“The mind messes up more shots than the body.” – Tommy Bolt.
I like golf. Anybody who develops a taste for the game will agree that you can never love golf. It has a tendency to create utter frustration which usually leaves you hating the game for a short time. But then you have a great day at the course and your love for the game is re-ignited. Somewhere in between the frustration and love for golf is where I lie. Can you see the affiliation between golf and financial harmony – let me explain?
One hole does not define the round.
Have you ever played a round where you birdied one hole, then proceeded to bogey the remainder of the 17 holes? Similarly, making one financial gain will more than likely not seal your financial future. It takes a long-term strategy to achieve your goals.
Hazards exist on every hole.
The scorecard even points them out to you. Then why is it you find yourself in them. Perhaps it’s your over enthusiasm to drive over the dog leg, or lack of skill to avoid the sand trap. An individual needs to recognise their own limitations, be it time, knowledge, skill or a combination to avoid financial hazards.
Speaking of hazards, you want to avoid what is referred to as ‘target fixation’. At times, we become so fixated with a negative result, we either take no action or worse make mistakes as we become fixated with a potential undesirable eventuality rather than focusing on the original planned outcome. With the constant barrage of the 24-hour news cycle it is becoming more prevalent for investors to understand that not every supposed ‘hazard’ is the doom of their plan – look beyond the hard to the flag, which is the actual goal.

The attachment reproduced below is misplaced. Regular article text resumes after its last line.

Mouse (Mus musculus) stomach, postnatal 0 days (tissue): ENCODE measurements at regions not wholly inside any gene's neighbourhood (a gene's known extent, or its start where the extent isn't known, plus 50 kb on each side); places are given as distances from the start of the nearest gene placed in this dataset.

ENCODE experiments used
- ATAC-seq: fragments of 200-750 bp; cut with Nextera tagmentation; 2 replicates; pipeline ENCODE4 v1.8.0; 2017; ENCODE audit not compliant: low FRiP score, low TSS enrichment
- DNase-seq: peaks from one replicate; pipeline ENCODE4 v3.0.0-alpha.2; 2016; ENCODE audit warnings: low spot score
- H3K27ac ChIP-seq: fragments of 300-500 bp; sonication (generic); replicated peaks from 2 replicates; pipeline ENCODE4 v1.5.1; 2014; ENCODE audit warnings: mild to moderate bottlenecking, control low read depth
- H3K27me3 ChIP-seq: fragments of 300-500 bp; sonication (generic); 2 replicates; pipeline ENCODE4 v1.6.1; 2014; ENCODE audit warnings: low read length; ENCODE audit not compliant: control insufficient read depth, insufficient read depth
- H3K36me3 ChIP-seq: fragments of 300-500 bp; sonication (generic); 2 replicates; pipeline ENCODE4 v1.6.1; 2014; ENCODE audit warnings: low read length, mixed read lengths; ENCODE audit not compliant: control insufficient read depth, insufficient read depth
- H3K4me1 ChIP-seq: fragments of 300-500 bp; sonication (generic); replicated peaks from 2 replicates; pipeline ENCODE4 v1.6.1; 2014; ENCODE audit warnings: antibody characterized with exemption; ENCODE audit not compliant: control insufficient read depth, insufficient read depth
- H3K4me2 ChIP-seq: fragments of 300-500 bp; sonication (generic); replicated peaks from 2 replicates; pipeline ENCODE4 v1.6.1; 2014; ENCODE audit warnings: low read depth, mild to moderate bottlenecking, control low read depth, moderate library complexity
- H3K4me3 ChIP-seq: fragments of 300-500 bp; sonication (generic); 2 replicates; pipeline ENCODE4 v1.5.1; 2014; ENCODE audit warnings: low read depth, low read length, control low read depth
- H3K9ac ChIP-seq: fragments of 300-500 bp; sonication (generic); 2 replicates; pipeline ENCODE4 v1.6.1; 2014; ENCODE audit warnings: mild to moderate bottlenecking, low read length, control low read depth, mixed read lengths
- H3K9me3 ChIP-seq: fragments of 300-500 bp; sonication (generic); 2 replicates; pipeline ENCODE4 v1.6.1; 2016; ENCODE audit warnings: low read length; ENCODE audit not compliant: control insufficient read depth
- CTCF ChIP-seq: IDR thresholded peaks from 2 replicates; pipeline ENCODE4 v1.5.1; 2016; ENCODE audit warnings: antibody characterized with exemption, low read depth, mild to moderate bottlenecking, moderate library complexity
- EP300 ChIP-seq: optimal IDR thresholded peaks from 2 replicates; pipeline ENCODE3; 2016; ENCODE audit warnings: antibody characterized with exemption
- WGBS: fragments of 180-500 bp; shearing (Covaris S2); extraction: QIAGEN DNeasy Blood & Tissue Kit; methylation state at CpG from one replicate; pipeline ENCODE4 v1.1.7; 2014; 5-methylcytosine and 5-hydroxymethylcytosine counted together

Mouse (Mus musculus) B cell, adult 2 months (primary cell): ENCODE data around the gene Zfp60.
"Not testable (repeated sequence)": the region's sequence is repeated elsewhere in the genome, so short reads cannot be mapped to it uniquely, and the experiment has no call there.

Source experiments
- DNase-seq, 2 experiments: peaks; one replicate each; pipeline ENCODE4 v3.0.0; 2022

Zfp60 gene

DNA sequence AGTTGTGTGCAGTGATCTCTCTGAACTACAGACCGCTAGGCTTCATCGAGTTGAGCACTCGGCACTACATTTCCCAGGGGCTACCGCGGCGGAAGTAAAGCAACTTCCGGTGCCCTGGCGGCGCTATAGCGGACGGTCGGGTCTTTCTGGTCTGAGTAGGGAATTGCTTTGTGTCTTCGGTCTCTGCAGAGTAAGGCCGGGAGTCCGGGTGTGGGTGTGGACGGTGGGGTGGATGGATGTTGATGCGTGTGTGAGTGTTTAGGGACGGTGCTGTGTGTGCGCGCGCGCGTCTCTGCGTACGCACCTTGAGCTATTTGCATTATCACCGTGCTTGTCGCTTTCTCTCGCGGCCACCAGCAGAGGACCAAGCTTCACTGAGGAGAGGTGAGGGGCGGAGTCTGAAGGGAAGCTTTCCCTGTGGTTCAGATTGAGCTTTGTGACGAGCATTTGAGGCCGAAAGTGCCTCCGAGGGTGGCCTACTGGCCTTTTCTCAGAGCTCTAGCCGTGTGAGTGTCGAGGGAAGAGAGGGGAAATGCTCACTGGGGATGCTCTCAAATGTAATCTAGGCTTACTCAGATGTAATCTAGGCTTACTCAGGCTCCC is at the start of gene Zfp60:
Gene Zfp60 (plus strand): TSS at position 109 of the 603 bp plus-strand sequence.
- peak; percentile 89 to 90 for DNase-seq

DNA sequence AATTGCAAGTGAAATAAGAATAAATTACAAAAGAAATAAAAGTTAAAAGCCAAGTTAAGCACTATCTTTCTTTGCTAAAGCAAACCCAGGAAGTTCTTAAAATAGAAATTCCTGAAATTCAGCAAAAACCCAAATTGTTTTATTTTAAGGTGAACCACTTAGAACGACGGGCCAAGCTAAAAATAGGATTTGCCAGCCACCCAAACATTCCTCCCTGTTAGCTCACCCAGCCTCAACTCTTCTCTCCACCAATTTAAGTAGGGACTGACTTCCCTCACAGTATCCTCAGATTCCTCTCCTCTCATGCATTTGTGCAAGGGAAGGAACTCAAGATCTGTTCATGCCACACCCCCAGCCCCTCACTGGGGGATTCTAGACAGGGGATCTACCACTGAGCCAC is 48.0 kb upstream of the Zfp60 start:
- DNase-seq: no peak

Time – I like par 5s.
Why – I usually need one shot to recover from a bad shot on any hole, and the par 5 always affords that opportunity. Think of the number of strokes allowed as a factor of time. The more strokes you can play on a hole, the better your chances to reach the cup. On the other hand, a par 3 limits you to setting up your tee shot to be on the green with two to putt. As we get older and look to setup our financial future, we need to start playing with lesser time, which means our financial plan needs to be more refined to achieve our goals.
Keep out the noise.
Concentrate on your own game. Golf is a game played against your own mind and self. Trying to then beat your opponent usually leads to your mind becoming filled with thoughts detrimental to your own game. By focusing on your own plan, you will find that your own. Don’t take the last barbecue advice on what you should be doing as gospel – most people have no idea what you are trying to achieve.
Lastly, don’t forget the caddie. You see them provide the guidance to the pro. If a professional golfer needs to turn to someone to get an opinion, it’s their caddie. He has all the information i.e. distances, slopes, hazards etc., the pro consults with the caddy’s information, makes the decision and then executes the shot.
Unless you are fully armed with all financial information, do you think it wise to invest based on hearsay or limited information?